“When we burn out, we don’t have the energy to learn new skills and put the hard yards in that we need to get ourselves well again and that’s partly why we’re were seeing a rise in mental health issues.”
Ultimately, Woodward says she believes being happy makes people make good choices, not just for themselves but for the planet too.
“If you’re happy and have a higher level of subjective wellbeing, then you tend to be kinder, to be nicer, more compassionate – you’re more able to extend that happiness onto your fellow humans. Happy people tend to make positive choices about themselves and for others too.”
“Society is changing at a pace much faster than we are able to develop the skills to navigate it and change is inherently unsettling. As human beings, we don’t know what’s going to come next. Add to that the fact that we are facing more and more concerning global socio-political issues – and issues such as climate change – and I think more than ever before we need to take charge of our own happiness and wellbeing because we’ve got to accept what we’ve got right now.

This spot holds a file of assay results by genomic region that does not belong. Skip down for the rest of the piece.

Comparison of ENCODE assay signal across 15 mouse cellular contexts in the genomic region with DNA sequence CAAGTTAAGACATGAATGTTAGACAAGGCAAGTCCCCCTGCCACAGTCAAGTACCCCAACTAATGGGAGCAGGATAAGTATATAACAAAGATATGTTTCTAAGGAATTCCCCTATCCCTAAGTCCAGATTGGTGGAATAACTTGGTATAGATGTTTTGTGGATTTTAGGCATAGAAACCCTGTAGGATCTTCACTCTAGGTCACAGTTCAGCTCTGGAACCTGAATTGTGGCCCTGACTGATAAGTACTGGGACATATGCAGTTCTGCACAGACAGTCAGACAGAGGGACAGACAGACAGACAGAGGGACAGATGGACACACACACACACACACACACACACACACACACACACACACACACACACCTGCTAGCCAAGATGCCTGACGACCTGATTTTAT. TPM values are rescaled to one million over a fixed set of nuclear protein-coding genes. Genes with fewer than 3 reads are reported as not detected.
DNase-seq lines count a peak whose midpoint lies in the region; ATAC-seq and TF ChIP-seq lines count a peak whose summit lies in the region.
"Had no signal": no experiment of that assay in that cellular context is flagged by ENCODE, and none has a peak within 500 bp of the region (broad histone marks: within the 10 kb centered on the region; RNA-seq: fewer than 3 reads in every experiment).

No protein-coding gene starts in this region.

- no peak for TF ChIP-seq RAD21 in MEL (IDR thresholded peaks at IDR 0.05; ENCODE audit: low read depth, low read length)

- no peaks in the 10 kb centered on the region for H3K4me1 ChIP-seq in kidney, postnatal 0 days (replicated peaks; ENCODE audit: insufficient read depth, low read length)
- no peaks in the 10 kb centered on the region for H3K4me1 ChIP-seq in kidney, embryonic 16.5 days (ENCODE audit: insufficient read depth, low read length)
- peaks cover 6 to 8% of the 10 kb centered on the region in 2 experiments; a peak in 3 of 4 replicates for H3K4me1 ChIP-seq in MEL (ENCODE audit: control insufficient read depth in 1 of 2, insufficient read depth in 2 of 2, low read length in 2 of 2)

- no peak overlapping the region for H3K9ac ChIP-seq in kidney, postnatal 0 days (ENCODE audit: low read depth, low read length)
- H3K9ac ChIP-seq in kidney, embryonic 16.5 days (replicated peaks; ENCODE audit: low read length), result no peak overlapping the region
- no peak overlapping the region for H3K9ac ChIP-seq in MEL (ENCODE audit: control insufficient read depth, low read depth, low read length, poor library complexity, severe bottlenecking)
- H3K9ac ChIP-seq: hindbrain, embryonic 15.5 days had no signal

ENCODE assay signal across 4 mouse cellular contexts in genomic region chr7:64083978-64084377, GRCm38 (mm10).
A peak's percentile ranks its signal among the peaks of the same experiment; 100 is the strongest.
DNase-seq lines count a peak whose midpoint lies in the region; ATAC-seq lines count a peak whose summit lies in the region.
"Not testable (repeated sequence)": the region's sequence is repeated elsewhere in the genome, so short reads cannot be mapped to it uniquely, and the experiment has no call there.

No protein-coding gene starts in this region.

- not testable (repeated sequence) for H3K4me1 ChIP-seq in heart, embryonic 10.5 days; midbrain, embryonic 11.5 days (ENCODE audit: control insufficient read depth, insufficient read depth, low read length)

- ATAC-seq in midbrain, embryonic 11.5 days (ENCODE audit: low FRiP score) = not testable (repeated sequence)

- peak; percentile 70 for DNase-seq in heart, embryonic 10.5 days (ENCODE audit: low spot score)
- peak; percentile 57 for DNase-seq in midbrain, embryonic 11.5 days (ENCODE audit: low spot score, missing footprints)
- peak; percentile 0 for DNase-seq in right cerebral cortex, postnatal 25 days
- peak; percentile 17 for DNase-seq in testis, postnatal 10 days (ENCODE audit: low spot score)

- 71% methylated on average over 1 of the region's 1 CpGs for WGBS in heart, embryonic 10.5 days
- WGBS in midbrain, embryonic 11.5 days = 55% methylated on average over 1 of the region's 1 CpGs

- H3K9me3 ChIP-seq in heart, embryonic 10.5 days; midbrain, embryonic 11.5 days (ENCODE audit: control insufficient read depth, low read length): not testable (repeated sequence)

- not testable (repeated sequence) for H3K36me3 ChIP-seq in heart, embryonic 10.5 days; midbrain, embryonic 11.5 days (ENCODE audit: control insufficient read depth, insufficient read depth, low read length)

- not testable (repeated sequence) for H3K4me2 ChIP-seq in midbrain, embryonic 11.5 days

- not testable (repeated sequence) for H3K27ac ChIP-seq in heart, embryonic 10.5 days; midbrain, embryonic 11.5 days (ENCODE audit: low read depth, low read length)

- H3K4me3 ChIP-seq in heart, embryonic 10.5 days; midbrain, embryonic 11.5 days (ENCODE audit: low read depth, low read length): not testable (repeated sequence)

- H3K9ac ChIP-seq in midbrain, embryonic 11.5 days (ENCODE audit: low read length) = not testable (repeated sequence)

“We also need to be able to develop the right mindset to be proactive and be able to effect positive change in the face of situations that can feel overwhelming. We can’t provide certainty, but we can develop the skills needed in order to be resilient in the face of such concerns.”
* Write in a gratitude journal: whether it’s first thing in the morning or last thing at night try and find time during the day to write down what you’re grateful for.
* Practice mindfulness: the easiest way to do this is through breathing techniques which is a good way to fight stress and anxiety.
* Get out in nature: Even stepping outside the bubble of your home can help.
* Exercise: It’s a well-known fact exercise works to release endorphins which make you feel good.
* Connect with others: But make sure you’re connecting with people that make you feel good.
* Laugh: This also releases the “feel good” endorphins.